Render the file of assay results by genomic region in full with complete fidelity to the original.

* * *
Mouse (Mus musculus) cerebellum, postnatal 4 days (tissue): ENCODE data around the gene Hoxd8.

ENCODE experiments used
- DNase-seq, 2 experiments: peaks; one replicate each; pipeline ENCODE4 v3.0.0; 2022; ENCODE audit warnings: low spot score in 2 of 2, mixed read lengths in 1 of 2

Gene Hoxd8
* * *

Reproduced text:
Mouse (Mus musculus) cerebellum, postnatal 4 days (tissue): ENCODE data around the gene Hoxd8.

ENCODE experiments used
- DNase-seq, 2 experiments: peaks; one replicate each; pipeline ENCODE4 v3.0.0; 2022; ENCODE audit warnings: low spot score in 2 of 2, mixed read lengths in 1 of 2

Gene Hoxd8